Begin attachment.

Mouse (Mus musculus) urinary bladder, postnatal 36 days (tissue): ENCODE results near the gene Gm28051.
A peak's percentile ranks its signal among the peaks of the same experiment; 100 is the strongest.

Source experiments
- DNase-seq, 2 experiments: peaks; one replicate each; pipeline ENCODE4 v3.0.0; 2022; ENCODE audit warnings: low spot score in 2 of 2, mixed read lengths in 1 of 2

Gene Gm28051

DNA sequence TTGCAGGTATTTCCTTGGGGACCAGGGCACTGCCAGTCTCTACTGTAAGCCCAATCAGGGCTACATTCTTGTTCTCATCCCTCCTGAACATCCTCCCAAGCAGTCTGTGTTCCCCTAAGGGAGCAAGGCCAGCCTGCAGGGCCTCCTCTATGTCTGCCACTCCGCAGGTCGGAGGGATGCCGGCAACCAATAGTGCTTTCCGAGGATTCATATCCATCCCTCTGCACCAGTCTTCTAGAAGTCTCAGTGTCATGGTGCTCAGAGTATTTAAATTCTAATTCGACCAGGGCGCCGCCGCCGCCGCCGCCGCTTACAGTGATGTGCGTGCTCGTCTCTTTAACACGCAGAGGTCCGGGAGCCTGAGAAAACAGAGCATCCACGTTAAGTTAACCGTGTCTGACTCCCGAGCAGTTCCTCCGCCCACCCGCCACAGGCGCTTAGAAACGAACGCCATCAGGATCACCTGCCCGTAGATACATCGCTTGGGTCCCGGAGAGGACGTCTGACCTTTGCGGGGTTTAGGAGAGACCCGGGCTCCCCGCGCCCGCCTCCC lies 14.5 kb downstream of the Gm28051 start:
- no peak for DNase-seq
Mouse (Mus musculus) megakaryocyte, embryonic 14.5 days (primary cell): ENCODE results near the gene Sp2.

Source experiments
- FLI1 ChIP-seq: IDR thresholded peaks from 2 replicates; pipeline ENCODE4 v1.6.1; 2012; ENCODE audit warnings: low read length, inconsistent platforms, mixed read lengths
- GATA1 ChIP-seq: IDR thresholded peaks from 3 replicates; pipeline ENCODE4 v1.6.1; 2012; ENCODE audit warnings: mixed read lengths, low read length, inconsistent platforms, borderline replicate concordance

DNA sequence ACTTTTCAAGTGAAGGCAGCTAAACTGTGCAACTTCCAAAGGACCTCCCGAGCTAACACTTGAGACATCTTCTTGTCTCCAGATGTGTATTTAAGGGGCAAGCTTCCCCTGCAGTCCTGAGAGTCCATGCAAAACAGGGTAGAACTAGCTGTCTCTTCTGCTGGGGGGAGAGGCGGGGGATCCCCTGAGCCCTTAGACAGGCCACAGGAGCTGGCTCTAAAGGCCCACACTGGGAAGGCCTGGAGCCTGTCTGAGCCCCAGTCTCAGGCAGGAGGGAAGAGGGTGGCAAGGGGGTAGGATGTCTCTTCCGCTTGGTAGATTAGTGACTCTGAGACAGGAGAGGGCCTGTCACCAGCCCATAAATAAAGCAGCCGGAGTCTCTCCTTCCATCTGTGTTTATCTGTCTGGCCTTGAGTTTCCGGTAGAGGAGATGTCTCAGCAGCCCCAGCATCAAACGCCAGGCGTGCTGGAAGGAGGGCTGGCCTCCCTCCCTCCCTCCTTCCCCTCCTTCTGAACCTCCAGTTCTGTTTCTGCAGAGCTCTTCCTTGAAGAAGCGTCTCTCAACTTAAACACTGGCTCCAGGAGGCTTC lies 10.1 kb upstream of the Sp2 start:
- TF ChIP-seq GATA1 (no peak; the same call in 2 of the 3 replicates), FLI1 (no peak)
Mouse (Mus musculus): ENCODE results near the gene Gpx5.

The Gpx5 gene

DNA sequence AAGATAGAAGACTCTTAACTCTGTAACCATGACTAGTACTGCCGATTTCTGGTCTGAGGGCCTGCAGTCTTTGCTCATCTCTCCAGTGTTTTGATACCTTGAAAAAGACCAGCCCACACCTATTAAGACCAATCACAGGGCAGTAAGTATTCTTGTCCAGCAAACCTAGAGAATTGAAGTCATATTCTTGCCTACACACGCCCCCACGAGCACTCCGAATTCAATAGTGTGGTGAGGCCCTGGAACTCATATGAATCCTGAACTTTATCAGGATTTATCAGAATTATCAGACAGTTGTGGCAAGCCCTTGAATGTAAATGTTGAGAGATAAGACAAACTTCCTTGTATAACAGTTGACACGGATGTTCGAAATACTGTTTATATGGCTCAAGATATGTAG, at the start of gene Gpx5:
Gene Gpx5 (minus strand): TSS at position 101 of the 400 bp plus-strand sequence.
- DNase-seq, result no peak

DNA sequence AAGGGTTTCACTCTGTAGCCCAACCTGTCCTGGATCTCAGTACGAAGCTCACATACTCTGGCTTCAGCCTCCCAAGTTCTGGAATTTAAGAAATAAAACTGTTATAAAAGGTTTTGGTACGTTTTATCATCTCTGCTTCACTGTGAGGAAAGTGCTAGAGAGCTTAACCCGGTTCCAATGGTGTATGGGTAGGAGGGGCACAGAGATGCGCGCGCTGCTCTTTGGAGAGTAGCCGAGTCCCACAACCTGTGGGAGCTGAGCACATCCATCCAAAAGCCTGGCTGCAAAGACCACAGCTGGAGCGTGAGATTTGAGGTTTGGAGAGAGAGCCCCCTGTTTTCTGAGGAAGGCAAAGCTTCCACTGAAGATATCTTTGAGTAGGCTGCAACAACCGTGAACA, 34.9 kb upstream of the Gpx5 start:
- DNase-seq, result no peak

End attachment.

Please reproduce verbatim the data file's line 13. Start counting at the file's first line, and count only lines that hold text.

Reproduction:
- TF ChIP-seq GATA1 (no peak; the same call in 2 of the 3 replicates), FLI1 (no peak)